Proper 20C. 22 September 2013.
The Very Revd Alexander D. MacPhail
Some time ago I preached a sermon in which I mentioned that there are many aspects of living where the Bible does not offer guidance. It's not that one couldn't extrapolate teachings from Jesus or the prophets about compassion or other virtues and with adequate discernment piece together a reasonable response to a given situation. But I've been wondering about something else, lately, and maybe it's something you have thought about.
This is a little difficult to describe, so to get into it, let me tell you that I have recently been in several conversations about the speed of life. It's a theme that has dropped in on me over the last several weeks in the form of little chats with some of you, and through the art and music I've been enjoying. Perhaps the trigger of it all is the passage of yet another summer, and the recognition that we are, once again, heading into autumn.
"Spring and summer, pleasure you
Autumn, aye, and winter, too.
Every season has its cheer.
Life is lovely all the year."[*]
Several of you have told me that this is your favorite time of the year, when the leaves change, and the weather becomes cool. School is back in session. The steady rhythms of the year drawing to close beat their solemn cadence from Halloween to Thanksgiving to Christmas. In fact, it's only 94 days till Christmas—that's only 2256 hours—or 135,360 minutes. 8.1 million seconds. But who's counting?
And in these conversations and thoughts, poems, and scripture that have been dropping in on me, it's the speed of life that has seemed so poignant. One of you said that time seems to go by on roller skates.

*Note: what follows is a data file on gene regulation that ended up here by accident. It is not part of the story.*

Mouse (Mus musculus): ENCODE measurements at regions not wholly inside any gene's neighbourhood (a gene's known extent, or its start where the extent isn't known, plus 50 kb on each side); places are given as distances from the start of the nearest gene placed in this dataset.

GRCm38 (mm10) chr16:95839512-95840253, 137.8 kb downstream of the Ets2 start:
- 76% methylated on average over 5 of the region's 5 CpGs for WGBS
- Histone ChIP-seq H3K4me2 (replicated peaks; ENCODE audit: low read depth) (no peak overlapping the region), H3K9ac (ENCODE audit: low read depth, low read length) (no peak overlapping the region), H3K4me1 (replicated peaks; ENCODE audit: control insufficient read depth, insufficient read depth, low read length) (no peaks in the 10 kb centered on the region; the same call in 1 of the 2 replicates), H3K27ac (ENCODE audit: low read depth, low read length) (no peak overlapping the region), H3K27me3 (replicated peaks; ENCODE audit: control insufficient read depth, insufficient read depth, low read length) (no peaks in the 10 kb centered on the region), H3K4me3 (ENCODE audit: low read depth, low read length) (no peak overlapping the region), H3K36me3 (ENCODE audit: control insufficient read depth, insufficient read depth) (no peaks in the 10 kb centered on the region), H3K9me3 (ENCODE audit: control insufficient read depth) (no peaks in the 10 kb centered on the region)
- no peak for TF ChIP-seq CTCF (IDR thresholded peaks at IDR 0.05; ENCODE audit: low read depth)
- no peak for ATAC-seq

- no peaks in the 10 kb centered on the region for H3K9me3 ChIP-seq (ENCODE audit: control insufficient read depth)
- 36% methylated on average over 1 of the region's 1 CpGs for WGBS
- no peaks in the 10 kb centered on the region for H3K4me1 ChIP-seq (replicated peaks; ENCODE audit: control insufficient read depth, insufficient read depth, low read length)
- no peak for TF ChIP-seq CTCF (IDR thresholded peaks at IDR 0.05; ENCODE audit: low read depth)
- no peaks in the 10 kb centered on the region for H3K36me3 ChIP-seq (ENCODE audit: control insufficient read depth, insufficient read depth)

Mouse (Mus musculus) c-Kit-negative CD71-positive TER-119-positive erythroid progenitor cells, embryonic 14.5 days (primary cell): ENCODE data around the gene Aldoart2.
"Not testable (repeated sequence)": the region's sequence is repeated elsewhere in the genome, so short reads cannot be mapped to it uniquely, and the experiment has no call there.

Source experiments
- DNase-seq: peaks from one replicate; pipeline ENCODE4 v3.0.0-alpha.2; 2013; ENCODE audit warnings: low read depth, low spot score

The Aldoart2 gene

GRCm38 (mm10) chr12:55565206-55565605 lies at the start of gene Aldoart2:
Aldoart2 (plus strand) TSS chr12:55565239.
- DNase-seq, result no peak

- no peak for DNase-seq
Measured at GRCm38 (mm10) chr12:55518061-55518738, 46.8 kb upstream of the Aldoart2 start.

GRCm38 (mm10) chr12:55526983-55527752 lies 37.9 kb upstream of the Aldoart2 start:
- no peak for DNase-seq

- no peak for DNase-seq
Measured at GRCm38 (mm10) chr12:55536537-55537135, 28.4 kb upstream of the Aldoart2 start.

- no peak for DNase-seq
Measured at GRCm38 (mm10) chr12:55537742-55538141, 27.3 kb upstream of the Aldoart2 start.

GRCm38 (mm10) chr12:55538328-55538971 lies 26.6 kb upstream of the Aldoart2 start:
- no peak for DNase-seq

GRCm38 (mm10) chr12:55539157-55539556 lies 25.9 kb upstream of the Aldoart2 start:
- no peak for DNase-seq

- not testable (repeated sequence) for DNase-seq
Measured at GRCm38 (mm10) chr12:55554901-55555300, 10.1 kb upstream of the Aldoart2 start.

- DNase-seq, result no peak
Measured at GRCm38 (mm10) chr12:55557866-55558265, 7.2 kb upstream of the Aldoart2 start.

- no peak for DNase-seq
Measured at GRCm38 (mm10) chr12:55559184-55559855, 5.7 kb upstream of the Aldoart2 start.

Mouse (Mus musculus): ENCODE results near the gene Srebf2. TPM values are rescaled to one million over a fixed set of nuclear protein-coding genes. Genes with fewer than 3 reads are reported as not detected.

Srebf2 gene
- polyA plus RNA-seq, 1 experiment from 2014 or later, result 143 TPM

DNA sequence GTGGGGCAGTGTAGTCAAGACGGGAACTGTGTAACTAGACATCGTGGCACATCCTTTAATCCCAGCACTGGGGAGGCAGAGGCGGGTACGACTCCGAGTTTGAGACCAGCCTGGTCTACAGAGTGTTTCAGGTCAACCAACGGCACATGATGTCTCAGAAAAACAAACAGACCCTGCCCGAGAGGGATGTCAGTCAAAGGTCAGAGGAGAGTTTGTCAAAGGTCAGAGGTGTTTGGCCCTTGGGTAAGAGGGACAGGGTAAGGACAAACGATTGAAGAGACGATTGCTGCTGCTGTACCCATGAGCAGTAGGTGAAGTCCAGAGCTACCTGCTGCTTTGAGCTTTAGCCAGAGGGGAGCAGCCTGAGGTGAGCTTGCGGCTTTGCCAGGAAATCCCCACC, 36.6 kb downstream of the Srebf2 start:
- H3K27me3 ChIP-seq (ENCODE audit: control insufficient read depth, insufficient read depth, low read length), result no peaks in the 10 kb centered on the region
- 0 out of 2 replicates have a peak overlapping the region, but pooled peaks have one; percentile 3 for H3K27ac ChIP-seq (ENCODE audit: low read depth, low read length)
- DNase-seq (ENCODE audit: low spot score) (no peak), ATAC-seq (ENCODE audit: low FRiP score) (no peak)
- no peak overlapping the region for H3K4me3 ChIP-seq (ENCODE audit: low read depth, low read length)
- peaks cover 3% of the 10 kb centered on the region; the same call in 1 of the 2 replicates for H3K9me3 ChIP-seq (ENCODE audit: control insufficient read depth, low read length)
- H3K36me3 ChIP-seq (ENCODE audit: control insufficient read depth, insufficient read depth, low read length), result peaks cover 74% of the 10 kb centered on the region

Maggie just got on the bus for kindergarten. Five years of "what is this and what is that?"[†] And why?
Why is the sky blue?
Because if it were green we wouldn't know where to stop mowing.
Is Daddy being funny.
Yes, Maggie, daddy's just being funny.
Well, why is it blue?
She will just go on requesting till you tell her, never doubt it, everything is interesting, tell her, tell her all about it![‡] And Karin draws her breath in pain to speak earnestly and scientifically of the sun's refraction, but mid-sentence Maggie interrupts with another question.
Five years. And now she's on the bus. The days were long, but the years were short. And my father says, "Peter has already been with you for a third of the time he will live with you."
I sit down at my desk at church for what seems like five minutes. I check email, make some calls, and it's lunchtime. Lunch is a blur and so is the afternoon. Dinner, prayers and put the children to bed, and before long our covers are pulled up and another day is laid to rest.
Over it all, we hope and pray for the benediction of God. A blessing on what we've been able to do, forgiveness for our mistakes, grace for what we hoped to achieve but couldn't through lack of effort or time.
And it's the time that seems to be the enemy. Such a foolish thing. Time is a creation of God, just like we are. We shouldn't be enemies. What is eternity other than the absence of time? It happens now; it happened then; it will happen in the future.
In church we throw around words like eternal, everlasting. In the liturgical language of our Anglican heritage, we might say "world without end." Our prayers often end, "for ever and ever." Ever is enough grammatically, but we add on "and ever" for emphasis.
But the reason I bring all of this up is because a question arose out of all of these reflections, (a question that seemed much more interesting to me than the lessons for today, obviously!) And the question is, "How does God wish us to relate to time, until he inaugurates eternity?" Do you see what I mean?
And please notice how I choose to ask that question. Not that we relate to time until we die, as if we are people without resurrection hope who merely see this existence as being alive or dead, as many people do. But rather, how to do we relate to time until God inaugurates a living existence that is utterly timeless and eternal?